Whorf was an American linguist. Whorf is widely known for his ideas about linguistic relativity, the hypothesis that language influences thought. An important theme in many of his publications, he has been credited as one of the fathers of this approach, often referred to as the "Sapir–Whorf hypothesis", named after him and his mentor Edward Sapir.
...Whorf's primary area of interest in linguistics was the study of Native American languages, particularly those of Mesoamerica. He became well known for his work on the Hopi language, and for his principle of linguistic relativity. Among Whorf's beliefs about the Hopi was that: “… the Hopi language is seen to contain no words, grammatical forms, construction or expressions or that refer directly to what we call “time”, or to past, present, or future…” His understanding of Hopi has been questioned by subsequent scholars. According to Guy Deutscher, for example, Hopi does have a variety of different tenses, but Whorf did not visit the Hopi in their native habitat and his understanding of the language came from one Indian who was living in New York.
..."My analysis was directed toward purely physical conditions, such as defective wiring, presence or lack of air spaces between metal flues and woodwork, etc., and the results were presented in these terms. ... But in due course it became evident that not only a physical situation qua physics, but the meaning of that situation to people, was sometimes a factor, through the behavior of people, in the start of a fire. And this factor of meaning was clearest when it was a LINGUISTIC MEANING Whorf's emphasis, residing in the name or the linguistic description commonly applied to this situation. Thus, around a storage of what are called 'gasoline drums,' behavior will tend to a certain type, that is, great care will be exercised; while around a storage of what are called 'empty gasoline drums,' it will tend to be different — careless, with little repression of smoking or of tossing cigarette stubs about. Yet the 'empty' drums are perhaps the more dangerous, since they contain explosive vapor. Physically, the situation is hazardous, but the linguistic analysis according to regular analogy must employ the word 'empty,' which inevitably suggests a lack of hazard. The word 'empty' is used in two linguistic patterns: (1) as a virtual synonym for 'null and void, negative, inert,' (2) applied in analysis of physical situations without regard to, e.g., vapor, liquid vestiges, or stray rubbish, in the container." a Whorf quote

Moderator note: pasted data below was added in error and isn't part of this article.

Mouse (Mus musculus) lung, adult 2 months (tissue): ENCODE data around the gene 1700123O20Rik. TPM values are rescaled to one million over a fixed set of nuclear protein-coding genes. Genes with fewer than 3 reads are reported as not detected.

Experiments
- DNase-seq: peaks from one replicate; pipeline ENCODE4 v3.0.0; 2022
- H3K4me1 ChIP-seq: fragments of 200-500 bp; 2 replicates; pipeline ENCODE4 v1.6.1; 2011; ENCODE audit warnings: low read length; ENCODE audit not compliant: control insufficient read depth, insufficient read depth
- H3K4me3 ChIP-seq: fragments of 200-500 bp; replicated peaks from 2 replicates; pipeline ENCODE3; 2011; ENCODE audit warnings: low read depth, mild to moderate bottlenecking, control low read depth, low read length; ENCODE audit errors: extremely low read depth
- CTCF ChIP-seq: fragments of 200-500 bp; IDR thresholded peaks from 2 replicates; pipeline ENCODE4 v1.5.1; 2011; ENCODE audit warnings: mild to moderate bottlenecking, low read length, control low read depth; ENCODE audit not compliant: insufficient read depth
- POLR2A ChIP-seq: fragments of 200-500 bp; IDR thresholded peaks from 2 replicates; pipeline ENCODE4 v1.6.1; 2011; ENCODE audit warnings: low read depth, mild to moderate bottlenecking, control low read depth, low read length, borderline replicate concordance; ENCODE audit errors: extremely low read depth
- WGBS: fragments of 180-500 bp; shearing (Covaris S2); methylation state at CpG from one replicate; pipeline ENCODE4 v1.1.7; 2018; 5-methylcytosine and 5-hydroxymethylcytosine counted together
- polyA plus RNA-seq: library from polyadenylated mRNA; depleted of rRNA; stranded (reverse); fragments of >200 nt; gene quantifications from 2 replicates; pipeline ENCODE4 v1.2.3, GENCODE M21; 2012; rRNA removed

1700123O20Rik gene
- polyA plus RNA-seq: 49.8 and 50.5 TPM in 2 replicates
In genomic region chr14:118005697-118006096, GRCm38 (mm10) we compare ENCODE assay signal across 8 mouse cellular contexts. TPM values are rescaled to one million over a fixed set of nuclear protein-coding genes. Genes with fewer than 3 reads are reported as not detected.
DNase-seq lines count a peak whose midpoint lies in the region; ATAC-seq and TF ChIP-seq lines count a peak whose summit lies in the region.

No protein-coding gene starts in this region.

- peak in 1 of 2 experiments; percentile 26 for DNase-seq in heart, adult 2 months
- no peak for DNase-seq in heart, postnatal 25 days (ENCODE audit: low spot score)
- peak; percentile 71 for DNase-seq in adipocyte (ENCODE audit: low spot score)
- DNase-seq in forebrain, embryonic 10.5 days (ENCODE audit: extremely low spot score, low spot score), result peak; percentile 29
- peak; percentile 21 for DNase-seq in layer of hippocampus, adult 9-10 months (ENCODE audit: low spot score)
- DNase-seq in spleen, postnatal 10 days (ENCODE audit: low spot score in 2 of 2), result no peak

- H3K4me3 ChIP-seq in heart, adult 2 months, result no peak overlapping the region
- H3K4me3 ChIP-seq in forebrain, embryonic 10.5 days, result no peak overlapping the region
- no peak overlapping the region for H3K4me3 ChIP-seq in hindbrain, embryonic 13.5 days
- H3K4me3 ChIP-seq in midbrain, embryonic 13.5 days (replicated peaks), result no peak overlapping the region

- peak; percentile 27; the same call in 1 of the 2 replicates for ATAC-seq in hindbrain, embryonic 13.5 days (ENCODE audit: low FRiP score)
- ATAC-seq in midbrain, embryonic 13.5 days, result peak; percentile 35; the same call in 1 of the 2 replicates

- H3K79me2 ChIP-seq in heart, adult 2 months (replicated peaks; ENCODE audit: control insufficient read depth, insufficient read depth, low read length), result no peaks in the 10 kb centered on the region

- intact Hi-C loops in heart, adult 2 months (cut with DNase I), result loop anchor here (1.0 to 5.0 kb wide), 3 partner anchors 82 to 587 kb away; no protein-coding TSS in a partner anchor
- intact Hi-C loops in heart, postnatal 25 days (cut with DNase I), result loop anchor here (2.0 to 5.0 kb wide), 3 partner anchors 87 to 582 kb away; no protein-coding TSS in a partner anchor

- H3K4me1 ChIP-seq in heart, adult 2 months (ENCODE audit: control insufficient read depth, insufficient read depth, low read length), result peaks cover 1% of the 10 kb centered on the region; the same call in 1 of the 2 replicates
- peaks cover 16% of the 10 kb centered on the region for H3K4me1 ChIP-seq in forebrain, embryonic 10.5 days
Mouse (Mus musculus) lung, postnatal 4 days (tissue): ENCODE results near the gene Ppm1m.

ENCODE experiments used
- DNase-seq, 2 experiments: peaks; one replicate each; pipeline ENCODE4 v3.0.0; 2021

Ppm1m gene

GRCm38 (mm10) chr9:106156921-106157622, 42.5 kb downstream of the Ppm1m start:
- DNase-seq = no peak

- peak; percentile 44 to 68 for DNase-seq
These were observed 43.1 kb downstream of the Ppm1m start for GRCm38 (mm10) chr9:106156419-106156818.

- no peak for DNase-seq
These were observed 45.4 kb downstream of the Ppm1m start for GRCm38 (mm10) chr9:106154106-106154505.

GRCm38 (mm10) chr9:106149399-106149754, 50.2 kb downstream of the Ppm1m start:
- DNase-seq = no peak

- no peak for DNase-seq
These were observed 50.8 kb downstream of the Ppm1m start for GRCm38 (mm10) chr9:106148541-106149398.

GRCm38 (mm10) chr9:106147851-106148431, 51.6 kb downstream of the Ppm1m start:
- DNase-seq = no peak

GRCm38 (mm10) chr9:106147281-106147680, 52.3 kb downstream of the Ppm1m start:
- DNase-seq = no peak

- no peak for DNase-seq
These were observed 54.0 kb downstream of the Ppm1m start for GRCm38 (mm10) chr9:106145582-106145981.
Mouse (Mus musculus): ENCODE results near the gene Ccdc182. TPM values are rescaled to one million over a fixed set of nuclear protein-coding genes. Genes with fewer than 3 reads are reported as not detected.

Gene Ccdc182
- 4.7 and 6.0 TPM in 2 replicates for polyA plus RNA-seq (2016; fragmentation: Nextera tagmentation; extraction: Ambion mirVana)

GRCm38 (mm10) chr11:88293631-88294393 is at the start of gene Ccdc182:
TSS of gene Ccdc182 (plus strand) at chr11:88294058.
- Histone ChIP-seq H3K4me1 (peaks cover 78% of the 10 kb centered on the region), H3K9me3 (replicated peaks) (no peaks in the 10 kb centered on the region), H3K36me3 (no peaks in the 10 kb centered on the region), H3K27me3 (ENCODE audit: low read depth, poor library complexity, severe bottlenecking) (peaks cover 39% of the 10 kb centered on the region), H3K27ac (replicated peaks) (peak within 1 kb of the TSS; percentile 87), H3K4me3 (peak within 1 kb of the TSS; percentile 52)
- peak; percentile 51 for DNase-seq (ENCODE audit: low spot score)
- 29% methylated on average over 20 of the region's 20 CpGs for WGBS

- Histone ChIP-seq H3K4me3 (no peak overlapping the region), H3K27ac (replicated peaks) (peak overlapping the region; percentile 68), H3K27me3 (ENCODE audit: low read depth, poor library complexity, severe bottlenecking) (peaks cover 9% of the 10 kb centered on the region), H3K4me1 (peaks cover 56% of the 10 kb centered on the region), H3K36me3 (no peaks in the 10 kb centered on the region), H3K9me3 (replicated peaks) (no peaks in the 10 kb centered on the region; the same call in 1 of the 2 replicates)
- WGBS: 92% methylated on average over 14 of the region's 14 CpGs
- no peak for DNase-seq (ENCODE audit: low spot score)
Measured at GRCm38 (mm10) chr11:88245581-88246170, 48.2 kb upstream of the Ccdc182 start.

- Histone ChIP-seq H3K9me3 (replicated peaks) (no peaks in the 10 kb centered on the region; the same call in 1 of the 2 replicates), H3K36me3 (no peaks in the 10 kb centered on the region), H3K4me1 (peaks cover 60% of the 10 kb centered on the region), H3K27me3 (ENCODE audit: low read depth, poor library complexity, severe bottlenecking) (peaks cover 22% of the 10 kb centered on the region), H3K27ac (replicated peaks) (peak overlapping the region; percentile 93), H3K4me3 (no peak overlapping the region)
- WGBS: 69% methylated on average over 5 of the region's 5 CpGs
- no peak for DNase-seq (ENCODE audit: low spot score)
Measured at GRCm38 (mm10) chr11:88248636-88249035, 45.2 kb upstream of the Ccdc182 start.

Less well known, but important, are his contributions to the study of the Nahuatl and Maya languages. He claimed that Nahuatl was an oligosynthetic language (a claim that would be brought up again some twenty years later by Morris Swadesh, another controversial American linguist). In a series of published and unpublished studies in the 1930s, he argued that Mayan writing was phonetic to some degree. Although many details of his work on Maya are now known to have been incorrect, his central claim was vindicated by Yuri Knorozov's syllabic decipherment of Mayan writing in the 1950s.